Selecting art for the limited wall space required collaborative planning.
But “after 35 years together, we have similar eclectic tastes,” Hudson says.
A wood sculpture in the foyer looks vaguely Mayan from a distance.
Up close, it is an intriguing collage of heads and limbs. A painting of a
submarine dominates the living room, as a nod to Burkhart’s father’s naval
past. In the guest space, a sepia-tinted work on vellum shows illustrations
of two boys from a 1950s Red Cross first aid manual. On the opposite
wall are tantric images from India. “They are 100 years old but look so
contemporary,” Hudson says.
Art is great, but for Burkhart there is no greater thrill than looking up
from a book when he is in one of the window seats and suddenly seeing
deer, kit foxes, bobcats or birds pass by the big windows. “I also find the
most spectacular time to be here is during winter storms,” he adds. “Waves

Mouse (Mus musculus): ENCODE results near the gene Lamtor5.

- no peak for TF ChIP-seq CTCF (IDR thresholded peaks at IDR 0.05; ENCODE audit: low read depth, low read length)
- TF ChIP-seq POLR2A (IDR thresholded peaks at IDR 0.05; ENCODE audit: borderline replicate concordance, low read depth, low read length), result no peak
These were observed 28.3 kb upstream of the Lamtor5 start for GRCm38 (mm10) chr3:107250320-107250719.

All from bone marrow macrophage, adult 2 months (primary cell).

crash over the cliff and they seem to shake the entire house.” In fact, he’s
tempted to make Sea Ranch their winter retreat. “I love storm-watching.
It is like being at sea without getting seasick.” n
“I concentrated on varying
the interior palette. Instead
of predictable furniture such
as a black Corbusier sofa,
which can be stiff, I looked
for practicality and comfort.”
In the master bedroom, the bed, side tables and a chest of drawers
are 1980s Roy McMakin designs for Domestic Furniture. Bedside
lamps are by Santa y Cole. A window seat at the foot of the bed is
a place to watch storms or simply read a book. A concrete deck,
accessible from the living room as well, extends the living space.